Friday, April 19

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Reader Bee: Book review of The Vaster Wilds

By Karina Wetherbee.

The Vaster Wilds, by Lauren Groff

The solo survival story is a common narrative, usually with an endearing young hero or heroine at the center and most often set in a modern wilderness or a post-apocalyptic urban wasteland. But in the recent bestseller, The Vaster Wilds, author Lauren Groff takes the popular trope and goes back in time, all the way back to early 17th century colonial America. From the book’s opening pages, a frenetic pace envelopes the protagonist, a young servant girl fleeing the beleaguered Jamestown settlement. The overarching motifs of famine, disease, deeply divided class hierarchies, and the inevitable desperation and misery that accompanies such a life sit as a burden on her back as she runs.

It is clear that she is fleeing something sinister and dangerous behind the walls of the infamous and ill-fated Jamestown fort, but the girl never gets a name, and the details of her prior life are parceled out sparingly, reinforcing the stripped nature of her character as she navigates her vulnerable predicament in a dangerous and foreign land.

Akin to Cormac McCarthy’s similarly powerful dystopian novel, The Road, Groff’s book is both primal and stark but also manages to be deeply stylistic and poetic, with a fairytale quality to the prose. The reader is carried along on with the girl as she attempts a treacherous escape from layers of menacing troubles — culpability, convention, propriety, death and grief, and ultimately a corroded culture of piety.

On the surface, the story is a thrilling narrative masterclass, with Groff deftly utilizing the power of anticipatory fear in her storytelling. There is the looming threat of who might be chasing her from the fort, but there is also the uncertainty of the inevitable dangers that lay before her in the wild lands ahead. The girl is adrift in her prejudices and preconceptions of nature and the rumored savages who dwell there, and it is through the literal and figurative baring of her body and essence that Groff puts forth the nuanced heart of her remarkable book.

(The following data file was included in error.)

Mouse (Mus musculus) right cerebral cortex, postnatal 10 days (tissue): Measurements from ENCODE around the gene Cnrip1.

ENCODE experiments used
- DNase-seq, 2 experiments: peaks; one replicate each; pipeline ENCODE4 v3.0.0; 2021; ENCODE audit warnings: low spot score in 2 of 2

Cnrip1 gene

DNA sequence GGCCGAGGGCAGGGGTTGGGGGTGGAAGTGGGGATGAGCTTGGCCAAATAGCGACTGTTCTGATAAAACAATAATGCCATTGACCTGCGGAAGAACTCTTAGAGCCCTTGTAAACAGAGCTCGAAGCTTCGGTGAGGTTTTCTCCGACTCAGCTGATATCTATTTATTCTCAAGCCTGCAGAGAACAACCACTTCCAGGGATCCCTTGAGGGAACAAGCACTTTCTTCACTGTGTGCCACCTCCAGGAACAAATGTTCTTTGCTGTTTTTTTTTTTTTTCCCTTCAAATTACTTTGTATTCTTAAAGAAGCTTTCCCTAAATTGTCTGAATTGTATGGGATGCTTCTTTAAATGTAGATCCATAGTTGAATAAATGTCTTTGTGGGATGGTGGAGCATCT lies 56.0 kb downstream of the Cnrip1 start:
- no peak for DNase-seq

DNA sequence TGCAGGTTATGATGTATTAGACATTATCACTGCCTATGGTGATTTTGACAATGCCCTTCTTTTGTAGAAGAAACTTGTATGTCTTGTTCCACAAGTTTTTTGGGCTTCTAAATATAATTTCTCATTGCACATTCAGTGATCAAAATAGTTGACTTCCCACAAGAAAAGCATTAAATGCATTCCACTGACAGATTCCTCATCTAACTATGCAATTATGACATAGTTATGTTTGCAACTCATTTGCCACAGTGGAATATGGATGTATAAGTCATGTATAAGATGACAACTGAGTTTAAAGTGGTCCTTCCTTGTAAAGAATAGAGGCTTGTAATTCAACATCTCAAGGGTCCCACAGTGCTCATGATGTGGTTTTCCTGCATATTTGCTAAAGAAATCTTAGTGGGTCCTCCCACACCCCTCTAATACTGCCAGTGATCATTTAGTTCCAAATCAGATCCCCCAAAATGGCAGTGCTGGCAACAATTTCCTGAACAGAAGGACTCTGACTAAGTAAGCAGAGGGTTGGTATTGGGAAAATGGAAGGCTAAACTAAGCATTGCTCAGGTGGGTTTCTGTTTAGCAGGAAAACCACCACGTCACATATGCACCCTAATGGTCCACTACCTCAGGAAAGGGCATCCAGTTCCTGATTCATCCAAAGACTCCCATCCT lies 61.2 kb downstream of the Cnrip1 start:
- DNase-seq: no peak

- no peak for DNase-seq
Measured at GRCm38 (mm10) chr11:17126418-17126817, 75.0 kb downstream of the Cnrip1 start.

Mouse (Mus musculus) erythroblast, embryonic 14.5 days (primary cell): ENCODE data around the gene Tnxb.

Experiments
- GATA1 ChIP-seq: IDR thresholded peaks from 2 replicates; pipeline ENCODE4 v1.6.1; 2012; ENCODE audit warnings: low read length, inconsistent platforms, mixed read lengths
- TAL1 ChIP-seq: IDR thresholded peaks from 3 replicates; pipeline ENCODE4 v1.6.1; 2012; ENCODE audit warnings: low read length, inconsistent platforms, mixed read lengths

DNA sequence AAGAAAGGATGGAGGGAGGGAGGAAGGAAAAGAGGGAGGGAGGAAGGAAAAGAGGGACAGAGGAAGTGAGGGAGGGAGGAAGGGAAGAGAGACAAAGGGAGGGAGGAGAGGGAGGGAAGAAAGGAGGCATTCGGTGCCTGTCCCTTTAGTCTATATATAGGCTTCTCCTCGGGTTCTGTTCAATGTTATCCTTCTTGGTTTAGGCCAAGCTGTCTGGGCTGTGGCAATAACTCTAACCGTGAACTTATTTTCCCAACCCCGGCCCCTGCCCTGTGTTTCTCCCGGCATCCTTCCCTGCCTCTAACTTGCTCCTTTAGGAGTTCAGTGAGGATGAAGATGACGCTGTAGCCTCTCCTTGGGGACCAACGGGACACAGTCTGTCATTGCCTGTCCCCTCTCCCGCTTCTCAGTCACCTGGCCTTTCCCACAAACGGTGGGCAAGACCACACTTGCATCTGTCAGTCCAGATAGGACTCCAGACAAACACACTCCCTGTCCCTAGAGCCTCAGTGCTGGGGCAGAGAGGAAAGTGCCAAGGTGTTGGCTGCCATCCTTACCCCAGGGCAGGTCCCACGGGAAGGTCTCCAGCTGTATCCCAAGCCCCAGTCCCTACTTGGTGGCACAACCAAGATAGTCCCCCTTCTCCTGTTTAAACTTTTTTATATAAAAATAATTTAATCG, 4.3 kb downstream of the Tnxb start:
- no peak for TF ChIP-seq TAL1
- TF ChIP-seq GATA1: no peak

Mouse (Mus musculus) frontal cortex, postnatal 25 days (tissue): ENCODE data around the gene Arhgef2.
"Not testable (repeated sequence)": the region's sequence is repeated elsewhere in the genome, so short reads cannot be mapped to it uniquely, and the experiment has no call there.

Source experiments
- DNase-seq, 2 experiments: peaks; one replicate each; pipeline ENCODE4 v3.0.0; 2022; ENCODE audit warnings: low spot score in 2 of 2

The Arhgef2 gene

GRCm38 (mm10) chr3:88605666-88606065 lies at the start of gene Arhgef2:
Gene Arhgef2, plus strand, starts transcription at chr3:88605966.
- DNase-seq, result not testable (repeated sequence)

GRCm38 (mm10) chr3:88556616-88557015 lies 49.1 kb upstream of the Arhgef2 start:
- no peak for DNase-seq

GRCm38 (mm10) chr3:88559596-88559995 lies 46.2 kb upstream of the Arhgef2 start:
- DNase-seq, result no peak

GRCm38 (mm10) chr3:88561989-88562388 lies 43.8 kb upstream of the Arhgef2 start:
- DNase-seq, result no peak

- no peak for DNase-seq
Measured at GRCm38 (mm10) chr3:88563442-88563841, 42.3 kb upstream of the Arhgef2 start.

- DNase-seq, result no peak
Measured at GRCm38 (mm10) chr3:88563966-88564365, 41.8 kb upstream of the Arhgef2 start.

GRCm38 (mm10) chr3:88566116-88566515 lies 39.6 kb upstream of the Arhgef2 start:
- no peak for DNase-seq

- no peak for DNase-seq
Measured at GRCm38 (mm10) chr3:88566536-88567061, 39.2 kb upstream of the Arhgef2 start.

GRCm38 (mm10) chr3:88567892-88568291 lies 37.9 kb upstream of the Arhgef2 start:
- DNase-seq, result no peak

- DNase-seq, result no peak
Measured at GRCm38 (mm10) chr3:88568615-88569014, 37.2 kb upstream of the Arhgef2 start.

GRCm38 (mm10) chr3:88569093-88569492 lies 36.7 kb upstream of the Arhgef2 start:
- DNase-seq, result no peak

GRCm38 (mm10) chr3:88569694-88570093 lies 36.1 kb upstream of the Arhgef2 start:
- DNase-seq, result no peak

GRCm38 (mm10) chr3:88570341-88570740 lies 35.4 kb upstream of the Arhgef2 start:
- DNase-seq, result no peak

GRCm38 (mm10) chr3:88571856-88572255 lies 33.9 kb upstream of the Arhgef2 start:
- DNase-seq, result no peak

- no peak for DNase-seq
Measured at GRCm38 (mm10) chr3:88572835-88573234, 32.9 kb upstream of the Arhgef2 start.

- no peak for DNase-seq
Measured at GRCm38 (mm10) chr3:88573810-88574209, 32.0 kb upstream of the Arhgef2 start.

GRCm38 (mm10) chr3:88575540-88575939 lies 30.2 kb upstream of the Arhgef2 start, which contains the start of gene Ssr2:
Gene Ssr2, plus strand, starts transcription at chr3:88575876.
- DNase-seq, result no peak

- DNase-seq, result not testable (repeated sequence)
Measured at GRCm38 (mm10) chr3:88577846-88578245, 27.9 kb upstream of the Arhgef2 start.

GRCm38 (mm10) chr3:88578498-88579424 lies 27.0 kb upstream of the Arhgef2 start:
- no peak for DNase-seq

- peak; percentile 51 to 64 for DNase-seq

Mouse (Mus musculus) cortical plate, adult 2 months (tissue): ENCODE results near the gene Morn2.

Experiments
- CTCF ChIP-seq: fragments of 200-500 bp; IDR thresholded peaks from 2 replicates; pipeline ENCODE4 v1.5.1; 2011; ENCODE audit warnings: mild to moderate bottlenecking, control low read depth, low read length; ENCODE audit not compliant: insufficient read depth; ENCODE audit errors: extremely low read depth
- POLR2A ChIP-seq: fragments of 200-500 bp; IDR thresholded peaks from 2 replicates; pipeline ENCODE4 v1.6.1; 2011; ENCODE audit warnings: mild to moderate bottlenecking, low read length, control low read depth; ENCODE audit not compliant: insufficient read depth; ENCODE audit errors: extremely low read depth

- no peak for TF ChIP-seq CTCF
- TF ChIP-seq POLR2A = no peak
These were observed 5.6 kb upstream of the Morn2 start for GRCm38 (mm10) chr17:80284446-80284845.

The nature the girl encounters is the kind of wildness that is fully separate from the daily fusses of humans. It is sensual, tactile, and elemental, and Groff is deftly aggressive in giving it a central placement in her story. She challenges the deeply ingrained idea of spiritual deliverance to counter the loneliness of human existence by penning a profound love letter to the planet, and the wild world, and the eternity of it all. Though the girl’s journey to existentialist joy is rough and turbulent. The final pages are shatteringly powerful and transcendent, and at its core the book is hopeful and uplifting, and a thrilling read.

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